Treasures In The Valley is an explosive return to centre stage for The Connecting Dots



THE CONNECTING DOTS

Treasures In The Valley

Stockholm, Sweden


Credit - Therese Lundell

Treasures In The Valley is an explosive return to centre stage for The Connecting Dots. Their indie rock/euro pop blend of angst and emotions shine clear as day in this album. The band have come ever closer together and you can feel that in their music. Its detailed instrumentals and profound lyrical melodies are music enough but adding the synth wave vibes and pulsing dance drums really brings this album alive. Treasures In The Valley is honest, innovative and a right banger.


‘The Liquor On Your Lips’ sets the tone for the whole album in 20 seconds. It's amazing how the Connecting Dots have cultivated such a sound that it is instantly recognisable. The song opens with a wide synth pad that shifts and grows. Just as it reaches its peak, about to burst! A steady beat rolls in with the bass behind it, hitting every drop of feeling. The vocals soothe you as they flow from line to line, section to section. The song is catchy and loving and open, a delight. The bridge hits. It gets dark, almost thick, and the vocals’ tone shifts, a great contrast for a great song and just what it needed to feel like a true outpouring of emotion. The Connecting Dots really play with the bridge sections in their songs, it is by far the most exciting part of the tracks, knowing that when you get there, they are going to take you somewhere you could never expect.


‘Days Of Wonder’, a song that takes inspiration from flamenco, adds synth into the mix in the bridge, it shouldn’t work but it works wonders. ‘Move On’ is a song sat squarely in the dance genre, with a great beat and melody and a push that hooks you with akin to Duran Duran sounds, the bridge hits and we are treated with a wild, melodic, crunchy solo that builds with the song and melts into the electric sounds perfectly.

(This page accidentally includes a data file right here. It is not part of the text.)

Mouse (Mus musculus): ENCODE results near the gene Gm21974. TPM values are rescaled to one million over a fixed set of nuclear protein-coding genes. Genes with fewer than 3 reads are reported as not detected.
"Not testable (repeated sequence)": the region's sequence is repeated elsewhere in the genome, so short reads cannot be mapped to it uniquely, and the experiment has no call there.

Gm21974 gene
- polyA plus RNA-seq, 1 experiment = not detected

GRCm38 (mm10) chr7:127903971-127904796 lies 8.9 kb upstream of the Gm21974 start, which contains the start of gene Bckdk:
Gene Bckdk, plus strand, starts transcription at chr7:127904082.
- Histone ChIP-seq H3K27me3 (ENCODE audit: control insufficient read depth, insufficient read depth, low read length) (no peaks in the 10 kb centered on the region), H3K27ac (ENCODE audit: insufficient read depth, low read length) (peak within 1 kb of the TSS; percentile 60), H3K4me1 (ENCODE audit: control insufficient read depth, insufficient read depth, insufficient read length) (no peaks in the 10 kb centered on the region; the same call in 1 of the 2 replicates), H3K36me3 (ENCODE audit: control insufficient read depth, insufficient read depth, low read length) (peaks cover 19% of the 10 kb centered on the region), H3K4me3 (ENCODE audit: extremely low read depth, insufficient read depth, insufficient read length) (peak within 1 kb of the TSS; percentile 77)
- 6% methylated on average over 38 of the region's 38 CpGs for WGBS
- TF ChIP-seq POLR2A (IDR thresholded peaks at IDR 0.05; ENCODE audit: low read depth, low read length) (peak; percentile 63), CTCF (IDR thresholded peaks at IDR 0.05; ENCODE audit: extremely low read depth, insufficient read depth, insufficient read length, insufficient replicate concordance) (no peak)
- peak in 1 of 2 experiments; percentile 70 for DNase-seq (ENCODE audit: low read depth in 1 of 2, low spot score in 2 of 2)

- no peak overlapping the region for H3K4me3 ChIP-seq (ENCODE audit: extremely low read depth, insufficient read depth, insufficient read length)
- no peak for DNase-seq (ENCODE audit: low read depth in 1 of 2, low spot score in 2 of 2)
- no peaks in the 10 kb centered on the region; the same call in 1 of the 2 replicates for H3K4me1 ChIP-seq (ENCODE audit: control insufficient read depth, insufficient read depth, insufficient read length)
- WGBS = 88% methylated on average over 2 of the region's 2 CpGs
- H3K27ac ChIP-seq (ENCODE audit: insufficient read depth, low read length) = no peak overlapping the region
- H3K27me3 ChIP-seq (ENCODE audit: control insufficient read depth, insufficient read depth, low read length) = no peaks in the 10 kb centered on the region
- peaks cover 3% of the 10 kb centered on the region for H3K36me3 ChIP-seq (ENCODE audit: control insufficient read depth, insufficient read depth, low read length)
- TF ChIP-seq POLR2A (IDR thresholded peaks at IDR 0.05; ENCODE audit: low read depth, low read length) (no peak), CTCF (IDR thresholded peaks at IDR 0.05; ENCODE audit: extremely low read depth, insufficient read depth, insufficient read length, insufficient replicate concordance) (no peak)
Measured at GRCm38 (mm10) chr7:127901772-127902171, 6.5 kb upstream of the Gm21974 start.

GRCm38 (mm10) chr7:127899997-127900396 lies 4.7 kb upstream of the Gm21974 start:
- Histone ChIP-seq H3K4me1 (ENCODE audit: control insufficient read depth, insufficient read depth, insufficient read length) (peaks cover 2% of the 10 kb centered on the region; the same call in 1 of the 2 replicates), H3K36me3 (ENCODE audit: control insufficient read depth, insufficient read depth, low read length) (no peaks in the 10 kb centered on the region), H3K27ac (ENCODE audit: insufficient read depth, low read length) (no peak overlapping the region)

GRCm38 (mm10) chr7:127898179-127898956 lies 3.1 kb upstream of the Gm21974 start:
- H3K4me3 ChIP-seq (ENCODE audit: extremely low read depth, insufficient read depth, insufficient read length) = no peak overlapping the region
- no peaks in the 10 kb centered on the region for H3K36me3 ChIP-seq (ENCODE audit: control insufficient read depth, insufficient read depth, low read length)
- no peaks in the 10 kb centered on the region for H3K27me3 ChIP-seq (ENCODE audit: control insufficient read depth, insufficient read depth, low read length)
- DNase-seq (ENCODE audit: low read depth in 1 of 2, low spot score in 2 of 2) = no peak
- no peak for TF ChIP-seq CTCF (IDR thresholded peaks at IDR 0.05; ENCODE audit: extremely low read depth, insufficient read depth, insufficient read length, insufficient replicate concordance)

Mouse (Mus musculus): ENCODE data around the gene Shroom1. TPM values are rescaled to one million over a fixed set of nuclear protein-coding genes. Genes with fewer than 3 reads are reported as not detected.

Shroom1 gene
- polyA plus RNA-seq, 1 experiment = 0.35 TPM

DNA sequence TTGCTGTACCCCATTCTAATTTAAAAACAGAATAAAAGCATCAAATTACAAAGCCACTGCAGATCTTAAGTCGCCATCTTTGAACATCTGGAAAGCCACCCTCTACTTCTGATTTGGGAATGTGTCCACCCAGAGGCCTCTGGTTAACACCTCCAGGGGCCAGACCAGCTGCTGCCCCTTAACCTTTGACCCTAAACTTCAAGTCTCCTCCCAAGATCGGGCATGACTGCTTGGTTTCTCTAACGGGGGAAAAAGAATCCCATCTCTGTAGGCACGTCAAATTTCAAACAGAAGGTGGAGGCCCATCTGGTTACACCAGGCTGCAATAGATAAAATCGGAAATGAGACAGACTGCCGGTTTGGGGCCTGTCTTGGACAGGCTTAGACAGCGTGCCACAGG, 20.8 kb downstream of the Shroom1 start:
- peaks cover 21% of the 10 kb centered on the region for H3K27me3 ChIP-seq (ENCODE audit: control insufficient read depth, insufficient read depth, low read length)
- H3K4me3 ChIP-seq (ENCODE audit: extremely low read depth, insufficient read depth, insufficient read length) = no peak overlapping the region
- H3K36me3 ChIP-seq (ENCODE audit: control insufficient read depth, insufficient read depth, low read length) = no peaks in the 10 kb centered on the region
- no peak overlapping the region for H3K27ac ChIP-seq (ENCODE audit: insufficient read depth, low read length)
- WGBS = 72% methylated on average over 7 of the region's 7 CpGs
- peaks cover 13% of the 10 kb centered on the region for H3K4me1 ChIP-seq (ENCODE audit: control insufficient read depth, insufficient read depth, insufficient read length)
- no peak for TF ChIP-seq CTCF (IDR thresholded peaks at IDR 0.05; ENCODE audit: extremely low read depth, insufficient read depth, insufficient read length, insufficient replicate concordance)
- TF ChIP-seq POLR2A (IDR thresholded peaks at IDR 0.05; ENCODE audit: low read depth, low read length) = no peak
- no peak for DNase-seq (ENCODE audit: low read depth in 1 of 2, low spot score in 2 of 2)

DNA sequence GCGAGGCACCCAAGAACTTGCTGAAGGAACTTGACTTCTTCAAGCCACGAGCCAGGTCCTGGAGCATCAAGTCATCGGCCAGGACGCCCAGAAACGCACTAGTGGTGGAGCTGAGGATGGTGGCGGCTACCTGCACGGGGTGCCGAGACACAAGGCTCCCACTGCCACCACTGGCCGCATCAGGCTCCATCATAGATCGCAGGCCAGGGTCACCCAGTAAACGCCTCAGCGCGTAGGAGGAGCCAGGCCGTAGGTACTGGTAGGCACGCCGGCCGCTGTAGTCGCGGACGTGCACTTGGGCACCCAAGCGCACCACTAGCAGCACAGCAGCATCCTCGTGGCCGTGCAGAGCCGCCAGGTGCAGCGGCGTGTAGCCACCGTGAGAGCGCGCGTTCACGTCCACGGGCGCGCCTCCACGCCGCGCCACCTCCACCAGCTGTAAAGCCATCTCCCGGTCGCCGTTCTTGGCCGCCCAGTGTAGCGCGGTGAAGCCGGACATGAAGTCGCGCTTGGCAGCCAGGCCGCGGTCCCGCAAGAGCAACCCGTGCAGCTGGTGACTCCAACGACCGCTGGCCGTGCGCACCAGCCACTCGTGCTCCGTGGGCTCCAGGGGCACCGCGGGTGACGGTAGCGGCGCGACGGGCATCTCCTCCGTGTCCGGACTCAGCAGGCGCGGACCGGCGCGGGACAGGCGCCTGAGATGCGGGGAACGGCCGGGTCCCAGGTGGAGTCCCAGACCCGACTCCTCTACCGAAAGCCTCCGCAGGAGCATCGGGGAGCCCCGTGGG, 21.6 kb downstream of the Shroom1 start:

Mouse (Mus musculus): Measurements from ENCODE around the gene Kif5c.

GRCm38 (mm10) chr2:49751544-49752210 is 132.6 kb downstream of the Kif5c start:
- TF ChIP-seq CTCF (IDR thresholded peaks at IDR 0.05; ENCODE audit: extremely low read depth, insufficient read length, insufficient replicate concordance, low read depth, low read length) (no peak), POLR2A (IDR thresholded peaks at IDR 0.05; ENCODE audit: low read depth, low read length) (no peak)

The band shows their variation in Treasures In The Valley, shifting sounds and styles slowly as the album progresses keeping it cohesive. Skipping ahead from the pop chords of ‘Sirens’ which envelops you in waves of slow strummed guitars, to the bass-heavy club vibe of ‘Suburban Blue’ it is clear as day how expressive The Connecting Dots can be in the spectrum of electric music.


The longest track on the album is ‘Blowing On The Ember’ but I would never describe it as long. It begins with a piano that would feel at home on a Queen album, the bass hits drawing everything into focus and we can hear The Connecting Dots playing in their prime. A song follows that is smooth, funky and lets each instrument have its moment in the light. As the end comes… it doesn’t end. The song opens up into a completely new section, mainly instrumental and The Connecting Dots show off their skills by blending acoustic sounds with bass melodies and synth pads.


Throughout the album they play with different compositions of indie-pop and rock, all the while layering over melodies and phrases that you can’t help but sway or really cut some shapes to (with the sound variety on offer you can pick your dance and own it). Treasures In The Valley is worth the listen, on the album you will uncover your own personal treasure and keep it close to your chest as a song you will remember for a long long time. Mine being ‘Days Of Wonder’, that gem is on every playlist I have, I can’t get enough of it.